One night, I came to a lonely little temple, looking for a place to rest. I was far off the main road, at the base of a mountain, seemingly lost in a vast Plain of Repose. The temple was in a field of graves, and suddenly a pitiful-looking skeleton appeared speaking these words:

This world
Is but
A fleeting dream
So why be alarmed
At its evanescence?

Your span of life is set and entreaties to the gods to lengthen it are to no avail. Keep your mind fixed on the one great matter of life and death. Life ends in death, that’s the way things are.

The vagaries of life
Though painful,
Teach us
Not to cling
To this fleeting world.

Why do people
Lavish decoration
On this set of bones
Destined to disappear
Without a trace?

The original body
Must return to
Its original place:
Do not search
For what cannot be found.

No one really knows
The nature of birth
Nor the true dwelling place:
We return to the source,
And turn to dust.

We enjoyed ourselves together, the skeleton and I, and that illusive mind that generally separates us from others gradually left me. The skeleton that had accompanied me all this while possessed the mind that renounces the world and seeks for truth.

Many paths lead from
The foot of the mountain
But at the peak
We all gaze at the
Single bright moon.

If at the end of our journey
There is no final
Resting place
Then we need not fear
Losing our way.

No beginning
No end;
Our mind
Is born and dies:
The emptiness of emptiness!

Let up
And the mind
Runs wild:
Control the world
And you can cast it aside.

This is how the world is. Those who have not grasped the world’s impermanence are astonished and terrified by such change.

Rain, hail, snow, and ice:
All separate
But when they fall
They become the same water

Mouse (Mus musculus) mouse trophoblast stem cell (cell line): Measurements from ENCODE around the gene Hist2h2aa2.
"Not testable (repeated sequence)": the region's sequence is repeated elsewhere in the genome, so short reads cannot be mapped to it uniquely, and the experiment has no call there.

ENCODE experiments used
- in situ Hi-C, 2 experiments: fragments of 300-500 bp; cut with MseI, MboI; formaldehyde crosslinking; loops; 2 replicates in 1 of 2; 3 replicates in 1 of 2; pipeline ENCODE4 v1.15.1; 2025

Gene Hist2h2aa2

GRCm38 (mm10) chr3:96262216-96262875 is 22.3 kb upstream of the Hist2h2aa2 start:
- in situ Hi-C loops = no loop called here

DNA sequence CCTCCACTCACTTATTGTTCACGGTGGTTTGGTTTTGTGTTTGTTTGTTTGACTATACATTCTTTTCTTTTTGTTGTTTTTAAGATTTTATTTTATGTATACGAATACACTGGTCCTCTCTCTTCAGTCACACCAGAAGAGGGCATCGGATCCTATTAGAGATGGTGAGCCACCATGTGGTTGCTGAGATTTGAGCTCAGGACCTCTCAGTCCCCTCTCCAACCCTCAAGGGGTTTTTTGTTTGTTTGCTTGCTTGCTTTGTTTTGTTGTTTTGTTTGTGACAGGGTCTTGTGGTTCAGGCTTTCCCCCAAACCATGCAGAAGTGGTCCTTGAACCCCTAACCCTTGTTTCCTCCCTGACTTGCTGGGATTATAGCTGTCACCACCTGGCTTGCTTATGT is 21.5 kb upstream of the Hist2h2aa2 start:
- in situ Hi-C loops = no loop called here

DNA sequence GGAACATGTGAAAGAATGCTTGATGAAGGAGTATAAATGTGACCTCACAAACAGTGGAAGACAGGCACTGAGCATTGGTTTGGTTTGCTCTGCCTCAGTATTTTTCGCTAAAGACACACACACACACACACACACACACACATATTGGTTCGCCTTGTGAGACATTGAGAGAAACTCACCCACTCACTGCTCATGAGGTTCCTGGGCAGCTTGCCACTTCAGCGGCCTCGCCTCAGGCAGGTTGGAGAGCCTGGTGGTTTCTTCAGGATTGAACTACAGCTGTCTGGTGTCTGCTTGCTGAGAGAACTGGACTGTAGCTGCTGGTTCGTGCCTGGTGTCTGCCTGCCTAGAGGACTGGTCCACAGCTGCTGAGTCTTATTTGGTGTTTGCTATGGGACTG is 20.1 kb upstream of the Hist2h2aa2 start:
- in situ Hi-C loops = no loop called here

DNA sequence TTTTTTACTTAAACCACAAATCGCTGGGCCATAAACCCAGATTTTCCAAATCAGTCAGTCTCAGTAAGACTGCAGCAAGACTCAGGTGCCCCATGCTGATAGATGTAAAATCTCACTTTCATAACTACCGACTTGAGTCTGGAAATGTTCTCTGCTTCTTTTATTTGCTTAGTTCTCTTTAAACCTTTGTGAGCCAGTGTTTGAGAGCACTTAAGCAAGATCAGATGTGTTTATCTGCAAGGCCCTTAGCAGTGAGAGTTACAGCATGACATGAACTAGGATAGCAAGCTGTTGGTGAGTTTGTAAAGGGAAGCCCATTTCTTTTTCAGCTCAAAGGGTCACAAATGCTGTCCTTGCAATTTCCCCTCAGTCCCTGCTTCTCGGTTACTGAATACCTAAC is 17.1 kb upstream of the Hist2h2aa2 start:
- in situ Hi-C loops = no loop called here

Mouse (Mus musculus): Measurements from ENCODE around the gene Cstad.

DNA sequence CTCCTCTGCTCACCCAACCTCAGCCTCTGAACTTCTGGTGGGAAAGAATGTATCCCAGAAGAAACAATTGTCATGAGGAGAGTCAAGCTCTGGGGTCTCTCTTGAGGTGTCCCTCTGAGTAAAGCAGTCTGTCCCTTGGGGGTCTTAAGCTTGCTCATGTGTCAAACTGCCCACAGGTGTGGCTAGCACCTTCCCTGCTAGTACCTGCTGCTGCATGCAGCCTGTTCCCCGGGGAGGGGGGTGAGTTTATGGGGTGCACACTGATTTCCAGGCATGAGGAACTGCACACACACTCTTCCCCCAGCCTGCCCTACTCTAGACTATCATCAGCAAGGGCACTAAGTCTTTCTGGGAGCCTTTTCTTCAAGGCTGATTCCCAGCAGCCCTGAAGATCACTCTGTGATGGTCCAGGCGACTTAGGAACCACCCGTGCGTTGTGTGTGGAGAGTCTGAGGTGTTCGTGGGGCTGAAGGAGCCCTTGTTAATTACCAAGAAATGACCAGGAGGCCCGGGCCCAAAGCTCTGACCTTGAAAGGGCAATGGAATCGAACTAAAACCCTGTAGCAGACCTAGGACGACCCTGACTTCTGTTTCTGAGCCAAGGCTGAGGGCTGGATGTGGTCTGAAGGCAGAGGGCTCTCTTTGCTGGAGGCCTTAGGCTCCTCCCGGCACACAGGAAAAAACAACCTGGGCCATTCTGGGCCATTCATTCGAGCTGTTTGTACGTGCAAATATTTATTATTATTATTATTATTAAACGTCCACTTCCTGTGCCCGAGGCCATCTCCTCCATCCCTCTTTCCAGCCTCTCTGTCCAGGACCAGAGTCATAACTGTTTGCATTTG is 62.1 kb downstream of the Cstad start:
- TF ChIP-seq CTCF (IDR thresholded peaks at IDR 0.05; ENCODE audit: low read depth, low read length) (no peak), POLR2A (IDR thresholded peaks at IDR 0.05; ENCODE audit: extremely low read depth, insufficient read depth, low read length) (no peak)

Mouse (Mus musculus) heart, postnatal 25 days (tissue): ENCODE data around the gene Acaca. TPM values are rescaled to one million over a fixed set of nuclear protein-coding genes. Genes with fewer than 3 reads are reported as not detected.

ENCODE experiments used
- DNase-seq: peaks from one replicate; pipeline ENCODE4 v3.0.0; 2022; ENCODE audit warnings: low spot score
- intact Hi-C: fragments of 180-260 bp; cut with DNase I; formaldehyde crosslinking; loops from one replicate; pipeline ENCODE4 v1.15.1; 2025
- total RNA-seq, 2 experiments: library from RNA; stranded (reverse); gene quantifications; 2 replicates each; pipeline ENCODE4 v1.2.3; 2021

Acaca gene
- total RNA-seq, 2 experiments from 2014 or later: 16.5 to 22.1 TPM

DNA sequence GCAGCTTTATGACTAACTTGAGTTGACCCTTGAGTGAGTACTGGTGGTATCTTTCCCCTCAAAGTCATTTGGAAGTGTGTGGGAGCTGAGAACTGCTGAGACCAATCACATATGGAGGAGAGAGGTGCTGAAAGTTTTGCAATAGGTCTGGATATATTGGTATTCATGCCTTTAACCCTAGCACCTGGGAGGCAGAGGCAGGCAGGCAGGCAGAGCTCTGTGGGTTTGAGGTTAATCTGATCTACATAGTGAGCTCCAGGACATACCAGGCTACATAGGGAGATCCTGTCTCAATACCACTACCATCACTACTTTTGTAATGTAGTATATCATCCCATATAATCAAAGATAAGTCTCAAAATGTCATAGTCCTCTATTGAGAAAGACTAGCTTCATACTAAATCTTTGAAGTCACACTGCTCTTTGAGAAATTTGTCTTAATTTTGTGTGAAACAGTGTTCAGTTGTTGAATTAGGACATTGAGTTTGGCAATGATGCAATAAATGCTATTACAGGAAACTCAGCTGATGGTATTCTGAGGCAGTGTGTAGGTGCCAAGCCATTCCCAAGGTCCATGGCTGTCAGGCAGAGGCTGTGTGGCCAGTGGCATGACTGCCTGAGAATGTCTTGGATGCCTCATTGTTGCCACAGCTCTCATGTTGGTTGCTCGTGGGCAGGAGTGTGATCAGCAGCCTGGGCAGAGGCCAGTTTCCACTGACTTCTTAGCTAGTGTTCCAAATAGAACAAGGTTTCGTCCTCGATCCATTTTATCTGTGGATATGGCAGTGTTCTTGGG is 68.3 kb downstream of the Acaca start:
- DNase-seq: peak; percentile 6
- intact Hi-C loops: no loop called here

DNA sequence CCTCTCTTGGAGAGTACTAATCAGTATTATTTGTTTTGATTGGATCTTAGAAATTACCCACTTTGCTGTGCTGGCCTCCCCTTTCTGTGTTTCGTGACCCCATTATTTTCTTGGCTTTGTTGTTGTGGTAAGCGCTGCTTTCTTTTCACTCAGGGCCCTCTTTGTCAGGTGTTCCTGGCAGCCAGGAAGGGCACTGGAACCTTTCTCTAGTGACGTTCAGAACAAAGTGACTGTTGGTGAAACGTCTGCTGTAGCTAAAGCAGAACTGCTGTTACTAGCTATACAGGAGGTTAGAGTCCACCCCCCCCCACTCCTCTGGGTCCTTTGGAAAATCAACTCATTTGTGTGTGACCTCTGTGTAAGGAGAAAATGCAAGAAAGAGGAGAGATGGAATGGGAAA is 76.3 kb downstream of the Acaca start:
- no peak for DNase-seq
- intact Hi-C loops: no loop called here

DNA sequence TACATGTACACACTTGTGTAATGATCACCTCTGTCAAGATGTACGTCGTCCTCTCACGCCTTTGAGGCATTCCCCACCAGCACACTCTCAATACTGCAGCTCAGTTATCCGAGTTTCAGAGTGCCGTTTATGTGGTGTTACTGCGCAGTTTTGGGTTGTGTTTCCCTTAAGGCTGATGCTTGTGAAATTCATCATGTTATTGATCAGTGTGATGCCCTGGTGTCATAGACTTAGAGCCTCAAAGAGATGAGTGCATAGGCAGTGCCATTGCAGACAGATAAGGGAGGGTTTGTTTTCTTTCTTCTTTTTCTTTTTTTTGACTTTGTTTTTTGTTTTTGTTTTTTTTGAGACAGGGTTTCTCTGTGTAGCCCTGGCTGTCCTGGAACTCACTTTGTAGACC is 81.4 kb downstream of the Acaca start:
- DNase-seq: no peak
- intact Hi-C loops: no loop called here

Of the valley stream.

Without a bridge
Clouds climb effortlessly
To heaven:
No need to rely on
Anything Gotama Buddha taught.

Gotama Buddha proclaimed the Dharma for fifty years, and when his disciple Kashyapa asked him for the key to his teaching, Buddha said: “From beginning to end I have not proclaimed a single word,” and held up a flower.

Kashyapa smiled, and Buddha gave him the flower saying these words: “You possess the Wondrous mind of the True Law.” “What do you mean?” asked Kashyapa. “My fifty years of preaching,” Buddha told him, “has been beckoning to you all the while, just like attracting a child into one’s arms with the promise of a reward.”

This flower of the Dharma cannot be described in physical, mental, or verbal terms. It is not material or spiritual. It is not intellectual knowledge. Our Dharma is the Flower of the one Vehicle carrying all the Buddhas of the past, present, and future. It holds the twenty-eight Indian and six Chinese Patriarchs; it is the original ground of being—all there is.

All things are without beginning and thus all-inclusive. The eight senses, the four seasons, the four great elements (earth, water, fire, wind), all originate in emptiness, but few realize it. Wind is breath, fire is animation, water is blood; when the body is buried or burned it becomes earth. Yet these elements too are without beginning and never abide.

Excerpted from Wild Ways translated by John Stevens 2003- White Pines press

From: DailyZen 1 and DailyZen 2